Third, Section 18 of the Bills would legislate a special preference for PNM to own any new gas-fired, renewable energy or energy storage resources it may need to replace the capacity of coal-fired plants it abandons. Make no mistake, the undersigned organizations are great advocates of removing coal-fired plants from service as quickly as possible. The citizens of New Mexico are paying a steep price for the documented adverse public health, environmental, and climate impacts of coal-fueled power generation plants. This legislature has specified that if healthier, cleaner, and more cost-effective resources are available to PNM, those should be utilized to replace conventional generation. The undersigned whole-heartedly support the closure of the SJGS and FCPP, as practicable.
That being said, SB 47/ HB 80 is harmful for a number of reasons and may be challenged on these additional grounds:
- A) By giving PNM a special preference to own replacement generation, instead of allowing third-party independent power producers (IPPs) to own generating assets and provide power to PNM under power purchase agreements (PPAs), the bill arguably violates anti-trust provisions, is anti-competitive, and is inherently unfair. It stifles the renewable energy market for other power producers.
- B) Because PNM’s cost of power includes a 10% markup, its rates for replacement power produced by its own plants will likely not be the lowest cost replacement power for consumers.
- C) The bill circumvents and substantially removes the PRC’s existing authority to determine whether new PNM-owned power generation and energy storage resources are PNM’s “most cost-effective” options among all “feasible” resource alternatives available. This IS the bedrock of utility law. The proposed legislation would undermine consumer protections established by this legislature and implemented by the PRC.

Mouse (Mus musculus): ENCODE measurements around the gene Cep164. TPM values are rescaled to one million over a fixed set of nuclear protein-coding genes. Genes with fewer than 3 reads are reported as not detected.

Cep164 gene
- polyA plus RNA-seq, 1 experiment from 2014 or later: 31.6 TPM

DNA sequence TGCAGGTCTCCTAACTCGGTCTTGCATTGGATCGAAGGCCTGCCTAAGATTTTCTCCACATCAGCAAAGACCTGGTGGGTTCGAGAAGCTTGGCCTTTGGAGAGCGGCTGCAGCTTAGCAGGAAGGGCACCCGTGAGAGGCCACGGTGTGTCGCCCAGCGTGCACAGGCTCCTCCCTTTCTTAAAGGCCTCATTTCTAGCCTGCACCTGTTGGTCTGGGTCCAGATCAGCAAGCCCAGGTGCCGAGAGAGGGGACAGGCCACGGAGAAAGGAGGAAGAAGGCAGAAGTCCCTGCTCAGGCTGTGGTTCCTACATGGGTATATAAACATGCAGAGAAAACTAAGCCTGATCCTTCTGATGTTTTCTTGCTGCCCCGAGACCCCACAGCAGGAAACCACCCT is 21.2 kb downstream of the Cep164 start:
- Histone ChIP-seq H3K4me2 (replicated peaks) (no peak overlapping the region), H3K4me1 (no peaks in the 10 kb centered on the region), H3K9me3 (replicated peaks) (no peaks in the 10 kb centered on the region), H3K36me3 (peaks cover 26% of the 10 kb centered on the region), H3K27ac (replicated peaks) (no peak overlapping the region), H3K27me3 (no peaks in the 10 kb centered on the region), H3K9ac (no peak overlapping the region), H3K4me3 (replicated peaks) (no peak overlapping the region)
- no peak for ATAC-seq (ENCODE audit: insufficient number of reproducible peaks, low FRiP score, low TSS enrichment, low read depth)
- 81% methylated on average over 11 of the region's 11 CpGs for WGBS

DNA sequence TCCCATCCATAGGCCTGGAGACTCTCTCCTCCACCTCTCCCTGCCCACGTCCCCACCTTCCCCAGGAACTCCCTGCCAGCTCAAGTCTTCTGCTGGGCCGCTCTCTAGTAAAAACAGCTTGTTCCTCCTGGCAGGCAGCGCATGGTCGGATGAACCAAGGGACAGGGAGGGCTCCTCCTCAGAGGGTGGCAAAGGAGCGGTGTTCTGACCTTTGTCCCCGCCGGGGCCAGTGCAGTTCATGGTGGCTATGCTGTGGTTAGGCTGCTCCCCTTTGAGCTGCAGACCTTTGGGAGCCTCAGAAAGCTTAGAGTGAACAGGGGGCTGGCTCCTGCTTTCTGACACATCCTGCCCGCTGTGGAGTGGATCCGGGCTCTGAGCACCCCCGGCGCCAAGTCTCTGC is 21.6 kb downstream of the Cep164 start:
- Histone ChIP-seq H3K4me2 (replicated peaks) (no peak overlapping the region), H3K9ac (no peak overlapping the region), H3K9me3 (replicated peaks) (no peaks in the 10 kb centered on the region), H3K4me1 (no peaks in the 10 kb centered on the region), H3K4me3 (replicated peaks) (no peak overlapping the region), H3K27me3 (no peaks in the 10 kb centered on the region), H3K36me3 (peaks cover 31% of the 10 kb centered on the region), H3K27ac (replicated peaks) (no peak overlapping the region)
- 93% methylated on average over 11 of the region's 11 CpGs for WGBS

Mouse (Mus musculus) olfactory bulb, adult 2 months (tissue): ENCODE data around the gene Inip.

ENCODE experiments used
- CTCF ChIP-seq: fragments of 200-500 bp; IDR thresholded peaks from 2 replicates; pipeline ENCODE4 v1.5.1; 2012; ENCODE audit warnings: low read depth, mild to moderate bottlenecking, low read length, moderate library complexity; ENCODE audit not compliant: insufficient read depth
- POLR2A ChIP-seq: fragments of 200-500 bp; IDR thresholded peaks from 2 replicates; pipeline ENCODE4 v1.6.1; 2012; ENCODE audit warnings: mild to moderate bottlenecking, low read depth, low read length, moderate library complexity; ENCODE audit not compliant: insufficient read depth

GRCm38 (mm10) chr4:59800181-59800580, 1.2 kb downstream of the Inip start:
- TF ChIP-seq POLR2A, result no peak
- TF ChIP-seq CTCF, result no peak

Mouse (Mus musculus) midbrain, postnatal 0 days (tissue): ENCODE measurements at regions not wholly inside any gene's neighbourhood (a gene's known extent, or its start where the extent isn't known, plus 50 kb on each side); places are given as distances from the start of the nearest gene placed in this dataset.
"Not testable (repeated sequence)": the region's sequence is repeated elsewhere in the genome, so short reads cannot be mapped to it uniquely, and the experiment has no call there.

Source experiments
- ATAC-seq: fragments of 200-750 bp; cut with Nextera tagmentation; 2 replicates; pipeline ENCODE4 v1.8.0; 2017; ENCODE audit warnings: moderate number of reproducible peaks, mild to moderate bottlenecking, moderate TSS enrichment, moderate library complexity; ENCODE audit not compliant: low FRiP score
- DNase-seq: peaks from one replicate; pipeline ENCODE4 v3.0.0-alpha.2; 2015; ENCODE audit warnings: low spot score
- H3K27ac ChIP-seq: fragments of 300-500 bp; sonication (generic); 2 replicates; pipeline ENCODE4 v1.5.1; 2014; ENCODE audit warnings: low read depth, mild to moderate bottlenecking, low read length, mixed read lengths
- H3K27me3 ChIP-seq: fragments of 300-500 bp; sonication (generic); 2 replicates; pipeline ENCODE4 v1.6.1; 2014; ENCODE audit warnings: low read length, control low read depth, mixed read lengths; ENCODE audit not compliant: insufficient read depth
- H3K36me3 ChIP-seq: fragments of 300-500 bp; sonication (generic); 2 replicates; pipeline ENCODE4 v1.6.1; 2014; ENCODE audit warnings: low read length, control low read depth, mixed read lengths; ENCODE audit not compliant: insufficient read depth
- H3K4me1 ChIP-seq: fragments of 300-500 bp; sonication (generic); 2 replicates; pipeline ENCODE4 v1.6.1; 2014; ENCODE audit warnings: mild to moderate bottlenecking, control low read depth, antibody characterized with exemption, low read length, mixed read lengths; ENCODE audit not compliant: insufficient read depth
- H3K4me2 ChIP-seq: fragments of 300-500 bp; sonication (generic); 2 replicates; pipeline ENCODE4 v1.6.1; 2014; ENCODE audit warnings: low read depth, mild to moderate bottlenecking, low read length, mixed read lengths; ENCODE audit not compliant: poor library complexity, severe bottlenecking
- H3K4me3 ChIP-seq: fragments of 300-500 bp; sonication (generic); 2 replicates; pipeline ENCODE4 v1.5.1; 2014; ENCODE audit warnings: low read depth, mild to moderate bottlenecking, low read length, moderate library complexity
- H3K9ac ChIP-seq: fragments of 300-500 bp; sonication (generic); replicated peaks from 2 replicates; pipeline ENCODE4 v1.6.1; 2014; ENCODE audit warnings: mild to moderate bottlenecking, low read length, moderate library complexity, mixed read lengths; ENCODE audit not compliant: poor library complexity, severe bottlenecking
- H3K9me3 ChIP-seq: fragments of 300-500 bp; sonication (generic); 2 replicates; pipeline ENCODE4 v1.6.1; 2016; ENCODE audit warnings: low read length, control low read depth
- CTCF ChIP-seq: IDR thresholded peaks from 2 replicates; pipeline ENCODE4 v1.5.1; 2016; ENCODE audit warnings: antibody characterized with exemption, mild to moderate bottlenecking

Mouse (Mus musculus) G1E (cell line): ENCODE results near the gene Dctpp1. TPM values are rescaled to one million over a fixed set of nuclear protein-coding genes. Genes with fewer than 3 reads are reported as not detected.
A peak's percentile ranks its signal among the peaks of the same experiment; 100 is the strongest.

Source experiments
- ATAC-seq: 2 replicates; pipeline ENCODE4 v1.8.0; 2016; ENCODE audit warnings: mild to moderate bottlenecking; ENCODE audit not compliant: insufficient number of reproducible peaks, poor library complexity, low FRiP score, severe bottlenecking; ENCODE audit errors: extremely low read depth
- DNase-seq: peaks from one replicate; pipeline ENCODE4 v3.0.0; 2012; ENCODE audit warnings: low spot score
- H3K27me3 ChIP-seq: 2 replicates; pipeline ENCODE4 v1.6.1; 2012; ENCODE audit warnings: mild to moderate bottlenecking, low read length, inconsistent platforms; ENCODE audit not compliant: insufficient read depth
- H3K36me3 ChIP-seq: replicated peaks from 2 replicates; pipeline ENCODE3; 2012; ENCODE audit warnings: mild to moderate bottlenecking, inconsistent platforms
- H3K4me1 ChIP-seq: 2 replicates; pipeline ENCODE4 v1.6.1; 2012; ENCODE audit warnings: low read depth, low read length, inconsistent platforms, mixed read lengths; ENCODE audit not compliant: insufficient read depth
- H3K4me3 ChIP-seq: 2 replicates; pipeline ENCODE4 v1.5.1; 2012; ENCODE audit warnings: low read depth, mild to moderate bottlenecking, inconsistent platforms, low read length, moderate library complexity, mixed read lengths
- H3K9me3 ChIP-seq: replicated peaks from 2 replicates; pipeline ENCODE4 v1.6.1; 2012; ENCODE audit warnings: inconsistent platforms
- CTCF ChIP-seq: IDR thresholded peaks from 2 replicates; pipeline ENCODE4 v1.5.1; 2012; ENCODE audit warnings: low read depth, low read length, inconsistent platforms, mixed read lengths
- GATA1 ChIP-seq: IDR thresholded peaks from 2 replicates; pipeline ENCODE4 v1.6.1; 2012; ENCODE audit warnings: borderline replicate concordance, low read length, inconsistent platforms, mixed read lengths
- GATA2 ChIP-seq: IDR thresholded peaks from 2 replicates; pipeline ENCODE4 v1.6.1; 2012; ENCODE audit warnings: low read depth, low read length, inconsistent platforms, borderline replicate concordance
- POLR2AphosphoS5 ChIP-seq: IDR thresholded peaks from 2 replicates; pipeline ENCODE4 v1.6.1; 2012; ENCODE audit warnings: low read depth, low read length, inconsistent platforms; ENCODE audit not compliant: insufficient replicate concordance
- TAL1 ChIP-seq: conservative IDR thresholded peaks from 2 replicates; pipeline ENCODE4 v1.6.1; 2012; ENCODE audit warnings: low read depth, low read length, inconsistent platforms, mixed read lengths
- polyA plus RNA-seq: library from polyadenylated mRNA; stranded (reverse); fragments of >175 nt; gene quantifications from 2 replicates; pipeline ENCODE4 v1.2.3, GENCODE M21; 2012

A look at Section 18.B(2) of the Bill reveals that PNM would have the legislature place its thumb on the scale so that any calculations and comparisons of the cost of replacement resources would favor PNM over potentially more cost-effective replacement resource proposals in PNM’s service area. These potential competitors include independent power providers, a group that is closely aligned with this Governor’s stated concern and this Governing Body’s goal of creating a flourishing renewable energy market and creating economic development in New Mexico. Allowing open opportunity for energy production in this State creates opportunities for development, jobs, and infuses money into our economy.
Finally, this legislation is premature. PNM is expected to file its San Juan coal plant abandonment case at the PRC in July, 2018, and this bill would allow PNM to short-circuit this process and give hope to PNM that it will avoid the certainty of a scrupulous hearing. Yet, the PRC process serves an important function and it is imperative to see what is teased out by the various parties through exhaustive discovery and a full evidentiary hearing on replacement power and energy ownership, San Juan coal plant clean up, reparations for county residents and workers, etc. There is much to be understood before making an ultimate decision, and the Legislature is NOT the forum to investigate these matters.